Does self-efficacy mediate transfer effects in the learning of easy and difficult motor skills?

David Stevens, David I. Anderson, Nicholas O'Dwyer, A. Mark Williams

Research output: Contribution to journalArticle

34 Citations (Scopus)

Abstract

The effect of task difficulty on inter-task transfer is a classic issue in motor learning. We examined the relation between self-efficacy and transfer of learning after practicing different versions of a stick balancing task. Practicing the same task or an easier version led to significant pre- to post-test transfer of learning, whereas practicing a more difficult version did not. Self-efficacy increased modestly from pre- to post-test with easy practice, but decreased significantly with difficult practice. In addition, self-efficacy immediately prior to the post-test was significantly lower after difficult practice than easy or intermediate practice. Self-efficacy immediately prior to the post-test, performance at the end of practice, and pre-test performance explained 75% of the variance in post-test performance. The mediating role of self-efficacy on transfer of learning offers an alternative explanation or recent findings on the superiority of easy-to-difficult transfer and may help clarify inconsistencies in earlier research.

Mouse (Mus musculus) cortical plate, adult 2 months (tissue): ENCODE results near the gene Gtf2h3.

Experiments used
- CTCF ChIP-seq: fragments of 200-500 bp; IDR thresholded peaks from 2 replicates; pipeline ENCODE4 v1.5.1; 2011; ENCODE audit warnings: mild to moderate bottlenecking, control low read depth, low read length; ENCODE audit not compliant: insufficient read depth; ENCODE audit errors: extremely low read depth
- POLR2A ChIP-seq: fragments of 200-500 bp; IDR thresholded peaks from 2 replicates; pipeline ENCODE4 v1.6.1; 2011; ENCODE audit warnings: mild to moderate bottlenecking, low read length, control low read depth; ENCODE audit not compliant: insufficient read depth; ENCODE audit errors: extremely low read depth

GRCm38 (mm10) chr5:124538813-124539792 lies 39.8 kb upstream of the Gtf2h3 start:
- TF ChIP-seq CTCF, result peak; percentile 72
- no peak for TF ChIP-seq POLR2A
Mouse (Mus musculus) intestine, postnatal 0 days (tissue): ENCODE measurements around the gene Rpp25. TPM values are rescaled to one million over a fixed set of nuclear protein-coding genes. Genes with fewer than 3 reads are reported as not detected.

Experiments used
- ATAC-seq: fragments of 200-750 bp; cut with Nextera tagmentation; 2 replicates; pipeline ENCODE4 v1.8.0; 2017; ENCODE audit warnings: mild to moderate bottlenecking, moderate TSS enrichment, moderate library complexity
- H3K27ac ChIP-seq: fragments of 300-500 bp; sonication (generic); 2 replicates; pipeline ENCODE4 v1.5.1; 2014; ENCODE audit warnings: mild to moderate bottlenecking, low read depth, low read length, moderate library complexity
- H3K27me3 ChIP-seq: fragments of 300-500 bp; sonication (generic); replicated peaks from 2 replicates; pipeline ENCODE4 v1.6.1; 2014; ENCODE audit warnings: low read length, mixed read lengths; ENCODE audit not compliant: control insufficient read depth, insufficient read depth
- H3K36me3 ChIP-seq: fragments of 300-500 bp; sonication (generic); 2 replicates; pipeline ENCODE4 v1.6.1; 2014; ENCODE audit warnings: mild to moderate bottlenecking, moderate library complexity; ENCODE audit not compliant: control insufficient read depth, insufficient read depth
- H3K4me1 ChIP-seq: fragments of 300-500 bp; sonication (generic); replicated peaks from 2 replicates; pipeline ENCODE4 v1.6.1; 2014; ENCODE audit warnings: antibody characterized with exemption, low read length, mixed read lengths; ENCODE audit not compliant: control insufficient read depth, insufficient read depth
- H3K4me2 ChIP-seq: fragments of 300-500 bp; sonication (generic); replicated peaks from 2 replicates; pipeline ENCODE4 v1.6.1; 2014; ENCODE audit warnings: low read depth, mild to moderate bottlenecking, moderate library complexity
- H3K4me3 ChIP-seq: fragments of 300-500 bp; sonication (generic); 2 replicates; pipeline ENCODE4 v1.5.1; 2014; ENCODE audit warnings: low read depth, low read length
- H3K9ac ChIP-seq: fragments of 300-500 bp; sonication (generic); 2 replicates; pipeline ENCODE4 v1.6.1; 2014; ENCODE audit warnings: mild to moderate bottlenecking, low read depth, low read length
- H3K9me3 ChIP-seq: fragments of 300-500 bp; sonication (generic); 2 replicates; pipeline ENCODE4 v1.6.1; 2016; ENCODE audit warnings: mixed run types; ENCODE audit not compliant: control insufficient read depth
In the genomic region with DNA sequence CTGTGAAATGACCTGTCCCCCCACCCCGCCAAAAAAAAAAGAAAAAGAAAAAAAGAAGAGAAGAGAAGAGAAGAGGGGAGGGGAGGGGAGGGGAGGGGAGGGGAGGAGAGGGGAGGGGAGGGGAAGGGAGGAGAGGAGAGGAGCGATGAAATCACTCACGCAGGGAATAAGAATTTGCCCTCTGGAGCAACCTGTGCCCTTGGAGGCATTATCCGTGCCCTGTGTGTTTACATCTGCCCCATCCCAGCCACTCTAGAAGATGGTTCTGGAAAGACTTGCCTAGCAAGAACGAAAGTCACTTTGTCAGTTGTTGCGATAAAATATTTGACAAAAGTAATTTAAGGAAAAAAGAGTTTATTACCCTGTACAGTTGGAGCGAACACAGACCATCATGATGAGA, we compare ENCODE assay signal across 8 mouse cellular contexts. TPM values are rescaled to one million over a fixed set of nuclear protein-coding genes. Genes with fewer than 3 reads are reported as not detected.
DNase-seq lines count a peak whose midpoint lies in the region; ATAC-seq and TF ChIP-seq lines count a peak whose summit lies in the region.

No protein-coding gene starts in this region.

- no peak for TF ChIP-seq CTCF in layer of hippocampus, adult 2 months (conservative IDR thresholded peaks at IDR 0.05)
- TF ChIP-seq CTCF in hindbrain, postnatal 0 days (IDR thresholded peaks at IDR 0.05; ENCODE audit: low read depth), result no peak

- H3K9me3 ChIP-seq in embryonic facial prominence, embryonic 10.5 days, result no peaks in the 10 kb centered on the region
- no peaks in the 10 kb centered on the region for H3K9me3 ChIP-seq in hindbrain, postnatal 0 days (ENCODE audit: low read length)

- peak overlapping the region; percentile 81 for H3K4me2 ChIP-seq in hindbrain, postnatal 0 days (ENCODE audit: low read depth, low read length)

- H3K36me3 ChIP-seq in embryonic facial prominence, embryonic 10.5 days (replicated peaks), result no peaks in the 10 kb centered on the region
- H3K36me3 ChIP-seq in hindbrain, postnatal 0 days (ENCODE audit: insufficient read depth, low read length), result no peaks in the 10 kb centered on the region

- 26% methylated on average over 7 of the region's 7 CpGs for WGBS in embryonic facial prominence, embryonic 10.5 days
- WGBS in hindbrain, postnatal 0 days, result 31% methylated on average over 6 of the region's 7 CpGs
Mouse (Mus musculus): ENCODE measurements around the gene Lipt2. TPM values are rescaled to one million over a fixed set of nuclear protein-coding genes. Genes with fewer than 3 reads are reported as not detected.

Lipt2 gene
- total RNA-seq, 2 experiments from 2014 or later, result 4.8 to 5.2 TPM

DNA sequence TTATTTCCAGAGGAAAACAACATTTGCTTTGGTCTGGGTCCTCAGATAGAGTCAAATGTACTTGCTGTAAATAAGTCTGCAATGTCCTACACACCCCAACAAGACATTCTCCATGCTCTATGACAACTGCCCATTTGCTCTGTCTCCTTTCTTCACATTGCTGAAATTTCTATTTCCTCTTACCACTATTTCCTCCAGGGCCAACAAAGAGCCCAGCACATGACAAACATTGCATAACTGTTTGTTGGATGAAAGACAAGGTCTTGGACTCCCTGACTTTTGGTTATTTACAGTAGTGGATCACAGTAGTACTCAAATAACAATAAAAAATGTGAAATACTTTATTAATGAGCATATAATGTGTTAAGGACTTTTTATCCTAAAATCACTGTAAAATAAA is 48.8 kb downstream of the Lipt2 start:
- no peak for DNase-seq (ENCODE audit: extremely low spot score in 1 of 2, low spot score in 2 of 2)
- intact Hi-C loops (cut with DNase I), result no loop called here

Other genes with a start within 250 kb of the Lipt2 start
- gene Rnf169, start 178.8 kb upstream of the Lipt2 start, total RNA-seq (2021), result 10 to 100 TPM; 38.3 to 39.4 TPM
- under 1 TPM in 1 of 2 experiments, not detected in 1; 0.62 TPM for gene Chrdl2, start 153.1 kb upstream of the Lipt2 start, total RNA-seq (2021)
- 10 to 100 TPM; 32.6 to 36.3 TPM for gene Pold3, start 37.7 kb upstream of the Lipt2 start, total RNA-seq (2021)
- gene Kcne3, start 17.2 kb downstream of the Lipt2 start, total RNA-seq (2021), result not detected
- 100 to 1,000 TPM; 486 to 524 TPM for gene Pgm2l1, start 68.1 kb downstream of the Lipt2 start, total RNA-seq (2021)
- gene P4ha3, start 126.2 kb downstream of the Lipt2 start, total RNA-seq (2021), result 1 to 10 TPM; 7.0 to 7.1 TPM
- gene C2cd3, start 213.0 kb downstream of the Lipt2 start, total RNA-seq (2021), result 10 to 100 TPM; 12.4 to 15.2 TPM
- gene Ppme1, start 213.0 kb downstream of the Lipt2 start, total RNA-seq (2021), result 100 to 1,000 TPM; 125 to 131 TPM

Original languageEnglish
Pages (from-to)1122-1128
Number of pages7
JournalConsciousness and Cognition
Volume21
Issue number3
DOIs
Publication statusPublished - Sep 2012

Fingerprint Dive into the research topics of 'Does self-efficacy mediate transfer effects in the learning of easy and difficult motor skills?'. Together they form a unique fingerprint.

  • Cite this